After him, the diary acquires its artistic legitimacy. Many writers rushed into the breach: Max Frisch, Peter Handke ….
I really like Gide, even if he didn’t love Turkey. With Les Caves du Vatican and Les Faux-monnayeurs, he invented post-modernism.
Although you don’t speak French, you are very steeped in French culture and literature. Is this a legacy from your father who translated Paul Valéry into Turkish?
Yes, indeed. My father was a man of culture, French-speaking and Francophile. Like all of Turkey during the Atatürk era, he modernized the country by giving it democratic institutions “à la française.” Today, in my country, French culture remains important, but since the 1950s, it has been competing with American culture. I have respect for both.
Where do you mainly live?
I’m based in Istanbul, I teach in New York, and I travel a lot to promote my books. I’ve never worked so hard, and I’m very happy about it. Twelve hours a day.
How is the Museum of Innocence, which you have set up in your house in Nisantasi, doing?
It is doing very well. It is the only museum in the world (except for those on pornography and torture) that operates solely on ticket sales. We receive 35,000 visitors a year. It’s going to be the subject of a series on Netflix.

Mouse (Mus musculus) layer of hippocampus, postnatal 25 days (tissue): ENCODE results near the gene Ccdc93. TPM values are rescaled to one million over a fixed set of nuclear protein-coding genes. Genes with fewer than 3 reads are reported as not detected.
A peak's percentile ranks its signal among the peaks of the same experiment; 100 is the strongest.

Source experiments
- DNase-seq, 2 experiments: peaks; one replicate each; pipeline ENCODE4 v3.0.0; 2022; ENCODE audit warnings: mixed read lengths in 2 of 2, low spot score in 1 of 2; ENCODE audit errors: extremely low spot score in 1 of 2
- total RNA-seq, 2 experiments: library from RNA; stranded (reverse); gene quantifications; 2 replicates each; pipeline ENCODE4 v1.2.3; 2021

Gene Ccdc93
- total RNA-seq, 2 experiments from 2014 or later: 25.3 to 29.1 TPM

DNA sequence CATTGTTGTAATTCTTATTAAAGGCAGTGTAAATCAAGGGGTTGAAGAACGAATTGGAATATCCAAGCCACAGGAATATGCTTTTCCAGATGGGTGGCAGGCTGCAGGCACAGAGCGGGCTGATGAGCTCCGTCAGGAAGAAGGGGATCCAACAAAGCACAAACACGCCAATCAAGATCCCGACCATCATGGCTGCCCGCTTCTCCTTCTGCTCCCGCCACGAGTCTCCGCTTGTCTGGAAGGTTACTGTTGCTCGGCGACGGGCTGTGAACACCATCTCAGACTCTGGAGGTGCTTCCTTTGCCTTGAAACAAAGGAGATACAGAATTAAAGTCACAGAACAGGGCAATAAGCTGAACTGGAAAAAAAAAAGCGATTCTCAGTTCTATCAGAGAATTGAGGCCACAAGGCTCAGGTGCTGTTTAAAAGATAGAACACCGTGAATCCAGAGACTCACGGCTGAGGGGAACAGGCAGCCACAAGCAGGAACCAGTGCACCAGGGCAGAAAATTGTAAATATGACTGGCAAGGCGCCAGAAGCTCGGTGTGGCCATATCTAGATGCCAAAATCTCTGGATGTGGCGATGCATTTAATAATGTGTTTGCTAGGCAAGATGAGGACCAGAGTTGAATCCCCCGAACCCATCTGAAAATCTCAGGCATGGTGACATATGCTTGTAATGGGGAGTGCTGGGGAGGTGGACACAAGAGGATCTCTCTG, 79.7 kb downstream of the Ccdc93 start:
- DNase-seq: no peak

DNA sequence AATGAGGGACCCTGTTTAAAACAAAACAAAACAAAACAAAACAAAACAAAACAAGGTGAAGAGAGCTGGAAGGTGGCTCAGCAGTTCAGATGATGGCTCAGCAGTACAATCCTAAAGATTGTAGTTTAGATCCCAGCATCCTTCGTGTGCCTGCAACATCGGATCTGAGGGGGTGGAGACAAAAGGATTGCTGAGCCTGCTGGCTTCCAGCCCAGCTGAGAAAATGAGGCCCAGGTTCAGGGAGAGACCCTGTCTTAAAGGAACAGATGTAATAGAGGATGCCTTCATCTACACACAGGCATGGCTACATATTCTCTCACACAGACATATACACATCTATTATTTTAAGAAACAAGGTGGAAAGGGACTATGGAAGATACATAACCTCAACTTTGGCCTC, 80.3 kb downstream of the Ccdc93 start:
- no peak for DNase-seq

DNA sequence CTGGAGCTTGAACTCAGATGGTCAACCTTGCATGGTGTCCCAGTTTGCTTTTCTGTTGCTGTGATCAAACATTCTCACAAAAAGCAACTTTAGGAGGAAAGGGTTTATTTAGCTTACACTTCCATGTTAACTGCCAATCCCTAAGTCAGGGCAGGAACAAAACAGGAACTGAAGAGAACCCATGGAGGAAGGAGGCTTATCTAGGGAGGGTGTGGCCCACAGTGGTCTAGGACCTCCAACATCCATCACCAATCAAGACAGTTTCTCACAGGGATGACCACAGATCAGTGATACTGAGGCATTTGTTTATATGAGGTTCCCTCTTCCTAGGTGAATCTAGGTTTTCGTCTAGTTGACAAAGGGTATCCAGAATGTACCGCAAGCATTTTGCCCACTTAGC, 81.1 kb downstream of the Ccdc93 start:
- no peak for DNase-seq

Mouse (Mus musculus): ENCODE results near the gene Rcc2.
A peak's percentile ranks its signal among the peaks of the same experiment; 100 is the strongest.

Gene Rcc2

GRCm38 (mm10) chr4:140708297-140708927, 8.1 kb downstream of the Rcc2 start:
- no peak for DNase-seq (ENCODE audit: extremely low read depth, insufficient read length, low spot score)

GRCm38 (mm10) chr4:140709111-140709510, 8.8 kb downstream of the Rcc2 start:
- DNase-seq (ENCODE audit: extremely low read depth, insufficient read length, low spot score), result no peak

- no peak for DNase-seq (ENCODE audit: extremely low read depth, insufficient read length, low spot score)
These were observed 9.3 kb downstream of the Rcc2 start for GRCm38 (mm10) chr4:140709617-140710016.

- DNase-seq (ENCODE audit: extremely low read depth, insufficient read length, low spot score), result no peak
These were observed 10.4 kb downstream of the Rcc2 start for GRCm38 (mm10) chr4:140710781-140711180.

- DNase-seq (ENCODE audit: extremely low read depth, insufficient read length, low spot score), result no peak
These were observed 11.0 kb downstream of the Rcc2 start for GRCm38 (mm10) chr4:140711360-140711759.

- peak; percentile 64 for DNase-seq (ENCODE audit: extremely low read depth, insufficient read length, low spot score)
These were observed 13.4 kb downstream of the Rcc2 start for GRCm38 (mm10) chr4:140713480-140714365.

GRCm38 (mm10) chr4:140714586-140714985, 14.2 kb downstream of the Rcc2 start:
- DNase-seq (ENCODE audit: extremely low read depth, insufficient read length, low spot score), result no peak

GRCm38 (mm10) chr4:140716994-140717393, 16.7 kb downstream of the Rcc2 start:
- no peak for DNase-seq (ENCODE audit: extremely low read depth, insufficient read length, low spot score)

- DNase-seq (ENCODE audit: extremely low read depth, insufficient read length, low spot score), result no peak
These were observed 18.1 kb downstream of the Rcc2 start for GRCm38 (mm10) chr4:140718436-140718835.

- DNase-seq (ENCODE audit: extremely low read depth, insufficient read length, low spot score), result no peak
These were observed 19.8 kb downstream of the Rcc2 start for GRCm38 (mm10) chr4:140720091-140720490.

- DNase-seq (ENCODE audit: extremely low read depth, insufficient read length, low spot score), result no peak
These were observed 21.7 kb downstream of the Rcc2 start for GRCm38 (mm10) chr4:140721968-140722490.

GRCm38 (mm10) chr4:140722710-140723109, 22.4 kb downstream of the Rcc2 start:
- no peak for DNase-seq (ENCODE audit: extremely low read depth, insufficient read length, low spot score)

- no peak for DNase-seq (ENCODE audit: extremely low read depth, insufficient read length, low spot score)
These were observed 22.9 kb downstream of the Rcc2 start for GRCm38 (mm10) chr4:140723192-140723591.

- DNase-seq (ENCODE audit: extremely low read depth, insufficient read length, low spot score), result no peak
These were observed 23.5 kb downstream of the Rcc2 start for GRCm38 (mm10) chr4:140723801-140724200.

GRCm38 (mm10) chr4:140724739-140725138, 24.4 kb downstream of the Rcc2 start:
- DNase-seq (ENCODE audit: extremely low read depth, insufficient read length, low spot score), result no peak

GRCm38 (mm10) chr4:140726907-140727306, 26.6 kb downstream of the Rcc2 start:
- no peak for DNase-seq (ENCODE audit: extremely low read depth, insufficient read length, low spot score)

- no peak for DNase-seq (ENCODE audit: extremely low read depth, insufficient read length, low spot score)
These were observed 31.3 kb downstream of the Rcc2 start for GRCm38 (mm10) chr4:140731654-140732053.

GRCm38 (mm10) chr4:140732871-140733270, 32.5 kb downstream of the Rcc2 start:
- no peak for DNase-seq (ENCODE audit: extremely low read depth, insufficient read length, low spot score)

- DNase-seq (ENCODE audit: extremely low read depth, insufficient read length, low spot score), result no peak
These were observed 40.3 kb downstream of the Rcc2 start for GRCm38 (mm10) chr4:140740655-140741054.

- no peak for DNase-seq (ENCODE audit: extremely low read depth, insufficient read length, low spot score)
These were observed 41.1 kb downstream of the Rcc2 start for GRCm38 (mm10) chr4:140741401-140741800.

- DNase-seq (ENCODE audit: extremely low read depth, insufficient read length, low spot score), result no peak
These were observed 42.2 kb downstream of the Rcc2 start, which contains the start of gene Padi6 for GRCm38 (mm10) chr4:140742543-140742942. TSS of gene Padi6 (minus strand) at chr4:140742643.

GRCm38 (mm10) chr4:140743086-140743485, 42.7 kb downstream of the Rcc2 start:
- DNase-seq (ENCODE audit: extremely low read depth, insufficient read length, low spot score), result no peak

We imagine that, given your personality, and your political positions, you do not receive any subsidies from the Erdogan government. What is the status of your latest legal troubles?
Sixteen years ago, when I spoke about the Armenian genocide, half of the government at the time wanted to condemn me, and the other half wanted to protect me. That’s when they gave me bodyguards. They still accompany me when I go to Italy. It’s a trauma, but I’m used to it. Recently, in connection with my latest novel Nights of Plague (Gallimard, 2022), I was interrogated by the Public Prosecutor’s Office in charge of the press, suspected of insulting Atatürk and the Turkish flag. I asked in which passages, and in which pages these so-called insults were found. It fizzled out. I am not worried.
How did you react to the August attack on Salman Rushdie?
I wrote and published an article of support and solidarity with him.
You travel everywhere, do you know Lebanon?
I have been to Beirut once, in 2010, when I was awarded an honorary doctorate by the American University. It was a bit chaotic for three days because I had sprained my ankle and I could hardly walk. I would have to come back.
Memories of Distant Mountains, by Orhan Pamuk, translated from Turkish by Julien Lapeyre de Cabanes, Gallimard, Paris, 2022, 396 pages.
This article was originally published in French in L'Orient Littéraire. Translation by Sahar Ghoussoub.
Visiting Paris as part of a tour to promote his new illustrated book, Souvenirs des montagnes au loin (Memories of Distant Mountains), — an editorial invention of his French publisher, Gallimard — before returning to New York and Columbia University, where he teaches comparative literature at the School of Fine Arts, without ever forgetting his home port, Istanbul, Orhan Pamuk was kind...